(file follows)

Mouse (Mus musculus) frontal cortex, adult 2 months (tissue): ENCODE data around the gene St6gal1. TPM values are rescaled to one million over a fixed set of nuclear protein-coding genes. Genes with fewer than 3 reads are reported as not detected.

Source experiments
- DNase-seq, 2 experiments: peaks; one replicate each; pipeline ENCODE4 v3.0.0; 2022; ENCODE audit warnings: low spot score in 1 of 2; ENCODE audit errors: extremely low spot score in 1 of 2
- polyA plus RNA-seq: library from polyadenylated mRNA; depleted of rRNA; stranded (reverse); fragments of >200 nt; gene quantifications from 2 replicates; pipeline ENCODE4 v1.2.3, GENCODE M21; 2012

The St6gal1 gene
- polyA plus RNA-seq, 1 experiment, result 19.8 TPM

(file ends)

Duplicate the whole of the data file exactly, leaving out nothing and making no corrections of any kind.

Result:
Mouse (Mus musculus) frontal cortex, adult 2 months (tissue): ENCODE data around the gene St6gal1. TPM values are rescaled to one million over a fixed set of nuclear protein-coding genes. Genes with fewer than 3 reads are reported as not detected.

Source experiments
- DNase-seq, 2 experiments: peaks; one replicate each; pipeline ENCODE4 v3.0.0; 2022; ENCODE audit warnings: low spot score in 1 of 2; ENCODE audit errors: extremely low spot score in 1 of 2
- polyA plus RNA-seq: library from polyadenylated mRNA; depleted of rRNA; stranded (reverse); fragments of >200 nt; gene quantifications from 2 replicates; pipeline ENCODE4 v1.2.3, GENCODE M21; 2012

The St6gal1 gene
- polyA plus RNA-seq, 1 experiment, result 19.8 TPM